Issue Date: March 12, 2007
What's that stuff? Amber
In January, I bought a piece of Baltic amber in Camden Passage, a street in north London renowned for shops that sell antiques, jewelry, and art products. "How do I know the amber is genuine?" I asked the seller. "It comes from a reliable source," she told me. "And if you look closely, you'll see it contains a fly."
Amber might be the only product in the world that increases in value when it contains flies. Yet even fake amber may have embedded insects.
There is no simple nondestructive test to distinguish between genuine and fake amber, according to amber expert Ken B. Anderson, associate professor of organic geochemistry at Southern Illinois University, Carbondale. "The only definitive tests involve spectroscopy or other types of analysis that are beyond the scope of most people buying amber," he says. "In my experience, most barren amber sold for jewelry is genuine. On the other hand, because of the increased value, it is fairly common to find fakes with inclusions."
Amber is a yellow transparent or translucent fossilized material formed from resin that oozed from trees many thousands or millions of years ago. It is sometimes tinted red, orange, or brown, and may be clouded by minuscule air bubbles. Trees exude resin for many reasons, among them to combat disease, seal wounds, and prevent attack by insects. The material is initially sticky, but on exposure to light and air, most resins tend to harden into solid masses that are resistant to normal decay processes. Pieces of amber often survive, buried in soils or sediments, for millions of years, yielding invaluable scientific information about the history of life on Earth.
Natural resins such as amber generally consist of mixtures of organic compounds, including alcohols, ketones, carboxylic acids, and most notably, unsaturated hydrocarbons known as terpenes and related terpenoid compounds. Monoterpenes, isomers with the formula C10H16, consist of two isoprene units [CH2=C(CH3)CH=CH2]. The majority of resins consist mainly of compounds based on diterpenes, C20H32.
The most common type of amber contains members of a diterpenoid family known as labdanoids. These components readily polymerize to form macromolecular compounds.
"Resins that do not form polymers tend to be soft and are less able to survive the physical attrition that occurs when they are buried in sediments," Anderson says. "In most cases, ambers contain a macromolecular phase within which nonpolymerizable components become trapped. The polymerizable components in ambers tend to be fairly consistent across many species and throughout geologic time."
The nonpolymerizable components in amber often are characteristic of the vegetation that existed at a particular place and time. "Even when natural decay processes have altered other types of plant tissues to a degree where their taxonomic value as fossils is limited, ambers persist and preserve in their structure and composition a record of their own origins," Anderson explains.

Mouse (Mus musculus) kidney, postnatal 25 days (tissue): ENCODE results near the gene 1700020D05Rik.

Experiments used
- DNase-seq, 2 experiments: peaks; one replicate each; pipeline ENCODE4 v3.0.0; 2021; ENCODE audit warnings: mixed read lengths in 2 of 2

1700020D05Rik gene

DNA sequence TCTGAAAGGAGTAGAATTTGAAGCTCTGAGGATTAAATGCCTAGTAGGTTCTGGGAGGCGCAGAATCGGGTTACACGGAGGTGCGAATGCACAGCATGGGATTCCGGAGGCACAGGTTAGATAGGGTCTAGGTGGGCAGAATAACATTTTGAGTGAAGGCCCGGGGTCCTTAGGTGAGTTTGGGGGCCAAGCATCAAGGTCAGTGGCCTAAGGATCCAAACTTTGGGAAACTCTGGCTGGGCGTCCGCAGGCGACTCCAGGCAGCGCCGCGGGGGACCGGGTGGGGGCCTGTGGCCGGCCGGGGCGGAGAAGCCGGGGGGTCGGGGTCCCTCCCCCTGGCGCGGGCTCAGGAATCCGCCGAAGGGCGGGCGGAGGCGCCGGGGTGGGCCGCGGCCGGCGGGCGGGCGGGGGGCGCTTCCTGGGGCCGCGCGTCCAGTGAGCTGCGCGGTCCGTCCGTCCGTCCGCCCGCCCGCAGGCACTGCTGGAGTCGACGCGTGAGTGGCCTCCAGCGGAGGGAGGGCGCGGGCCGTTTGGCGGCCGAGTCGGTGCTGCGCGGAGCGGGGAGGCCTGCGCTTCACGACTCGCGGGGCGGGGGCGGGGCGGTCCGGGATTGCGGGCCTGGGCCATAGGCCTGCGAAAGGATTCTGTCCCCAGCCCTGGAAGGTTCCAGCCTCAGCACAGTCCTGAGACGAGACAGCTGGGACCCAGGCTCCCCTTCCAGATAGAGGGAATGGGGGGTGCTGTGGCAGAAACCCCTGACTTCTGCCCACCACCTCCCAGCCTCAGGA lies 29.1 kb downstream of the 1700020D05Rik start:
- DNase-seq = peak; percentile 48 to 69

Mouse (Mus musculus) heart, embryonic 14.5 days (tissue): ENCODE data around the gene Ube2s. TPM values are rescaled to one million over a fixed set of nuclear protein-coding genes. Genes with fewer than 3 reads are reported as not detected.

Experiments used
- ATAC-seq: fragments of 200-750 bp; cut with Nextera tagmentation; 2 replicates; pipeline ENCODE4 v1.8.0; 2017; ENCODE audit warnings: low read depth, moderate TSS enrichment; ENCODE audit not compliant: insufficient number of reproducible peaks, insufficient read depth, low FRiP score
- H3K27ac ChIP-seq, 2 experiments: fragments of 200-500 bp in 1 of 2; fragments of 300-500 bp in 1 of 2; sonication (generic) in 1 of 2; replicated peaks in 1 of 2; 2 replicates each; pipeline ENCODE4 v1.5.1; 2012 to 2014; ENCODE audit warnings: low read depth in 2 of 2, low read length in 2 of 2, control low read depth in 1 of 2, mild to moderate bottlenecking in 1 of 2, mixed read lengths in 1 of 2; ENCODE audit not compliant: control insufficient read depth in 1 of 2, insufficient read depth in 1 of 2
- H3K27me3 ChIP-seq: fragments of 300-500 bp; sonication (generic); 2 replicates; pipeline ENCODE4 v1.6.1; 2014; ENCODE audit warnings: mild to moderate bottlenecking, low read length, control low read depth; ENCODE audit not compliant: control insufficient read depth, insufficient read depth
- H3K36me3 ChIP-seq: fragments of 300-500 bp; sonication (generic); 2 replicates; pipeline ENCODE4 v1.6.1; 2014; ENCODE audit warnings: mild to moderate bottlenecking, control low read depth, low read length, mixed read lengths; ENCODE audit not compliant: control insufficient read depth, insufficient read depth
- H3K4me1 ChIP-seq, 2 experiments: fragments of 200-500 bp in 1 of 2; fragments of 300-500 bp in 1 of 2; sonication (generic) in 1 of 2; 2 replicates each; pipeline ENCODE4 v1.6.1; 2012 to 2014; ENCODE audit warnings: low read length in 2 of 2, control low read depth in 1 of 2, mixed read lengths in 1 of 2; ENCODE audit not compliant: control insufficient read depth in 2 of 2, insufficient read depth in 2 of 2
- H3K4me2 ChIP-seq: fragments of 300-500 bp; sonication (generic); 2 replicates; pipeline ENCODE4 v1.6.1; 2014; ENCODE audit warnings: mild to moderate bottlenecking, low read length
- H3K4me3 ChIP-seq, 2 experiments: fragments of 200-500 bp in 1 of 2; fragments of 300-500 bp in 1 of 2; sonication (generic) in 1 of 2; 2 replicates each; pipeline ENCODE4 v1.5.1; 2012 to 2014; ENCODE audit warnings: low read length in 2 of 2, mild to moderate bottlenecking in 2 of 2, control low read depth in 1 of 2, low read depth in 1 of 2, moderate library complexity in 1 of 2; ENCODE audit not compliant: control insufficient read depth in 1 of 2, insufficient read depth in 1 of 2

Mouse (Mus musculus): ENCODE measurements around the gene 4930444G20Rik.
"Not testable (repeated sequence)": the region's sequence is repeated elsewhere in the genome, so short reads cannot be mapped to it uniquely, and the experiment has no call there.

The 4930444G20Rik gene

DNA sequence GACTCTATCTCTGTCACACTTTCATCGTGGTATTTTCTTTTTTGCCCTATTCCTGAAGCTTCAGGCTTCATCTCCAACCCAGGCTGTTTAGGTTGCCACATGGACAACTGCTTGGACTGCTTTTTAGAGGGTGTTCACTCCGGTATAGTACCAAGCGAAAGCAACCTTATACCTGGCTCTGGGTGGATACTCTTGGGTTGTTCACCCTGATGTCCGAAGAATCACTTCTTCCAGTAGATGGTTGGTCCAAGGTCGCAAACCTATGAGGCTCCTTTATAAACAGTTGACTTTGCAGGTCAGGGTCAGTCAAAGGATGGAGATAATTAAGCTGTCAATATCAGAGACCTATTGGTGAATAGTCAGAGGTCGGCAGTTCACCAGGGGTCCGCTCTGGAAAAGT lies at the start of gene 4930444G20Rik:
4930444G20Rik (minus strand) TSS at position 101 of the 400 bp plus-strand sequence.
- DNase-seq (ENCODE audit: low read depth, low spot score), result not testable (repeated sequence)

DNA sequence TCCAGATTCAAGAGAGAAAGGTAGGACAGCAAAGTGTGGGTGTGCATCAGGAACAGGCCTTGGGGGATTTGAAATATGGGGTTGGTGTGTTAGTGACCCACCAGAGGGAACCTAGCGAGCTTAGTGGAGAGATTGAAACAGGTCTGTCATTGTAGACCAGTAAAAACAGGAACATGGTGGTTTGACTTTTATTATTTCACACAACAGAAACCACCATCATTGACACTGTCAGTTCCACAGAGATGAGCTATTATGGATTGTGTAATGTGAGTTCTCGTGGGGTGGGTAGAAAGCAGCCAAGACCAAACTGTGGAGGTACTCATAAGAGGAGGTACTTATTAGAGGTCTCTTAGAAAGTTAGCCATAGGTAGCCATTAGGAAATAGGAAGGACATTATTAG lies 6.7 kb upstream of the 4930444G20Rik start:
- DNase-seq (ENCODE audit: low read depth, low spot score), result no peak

The fossilized resin is found throughout the world, although much of the amber used for jewelry derives from deposits in Europe's Baltic region and from the Dominican Republic. Most ambers are 20 million to 130 million years old. However, recognizable ambers have been discovered that originated around 240 million years ago.
Because amber is an organic material, its age can be determined by carbon-14 radioisotope dating, but only if the sample is less than about 40,000 years old. The age of much older ambers can be inferred from the age of the surrounding sediments. Radioisotopes with half-lives much longer than that of 14C are used to date the sediments.
Amber has a fascinating history of "medicinal" applications. The Greek physician Hippocrates, who lived around 460–377 B.C. and is often called the father of medicine, used a mixture of crushed amber and honey to treat "dimming eyesight." And the German religious reformer Martin Luther (1483–1546) carried amber for protection against kidney stones.
Because amber is easy to cut, it also has been used to make candlestick holders, chess pieces, and other items, particularly ornaments. A spectacular example of its decorative use is the Amber Room in the Ekaterininsky Palace near St. Petersburg, Russia. The contents of the original room were lost in World War II. The present room is a reproduction based on old photographs.
Nowadays, amber is most commonly used to make jewelry. Because of its value, particularly when it contains the remains of insects or plants, some people have used a variety of materials to imitate amber. These materials include glass, phenolic resin, casein, a semifossilized resin known as copal, and synthetic plastics such as celluloid.
"Only copal and modern plastics are used to embed fake inclusions," notes Andrew Ross, curator of fossil arthropods at the Natural History Museum, London, in his book "Amber: The Natural Time Capsule." "If some of the insects are only a couple of millimeters long, then the pieces are likely to be genuine," he notes.
Anderson observes that pieces of amber containing insects that are beautifully laid out are likely to be fake. Insects generally struggle to free themselves when stuck in amber and therefore end up in odd positions, he explains.
I looked at my recently purchased piece of amber again, this time using a magnifying glass. The fly is longer than 2 mm, but it's difficult to tell if it struggled before being "ambalmed." So I'm still wondering: Is the piece genuine, or is it a fake?
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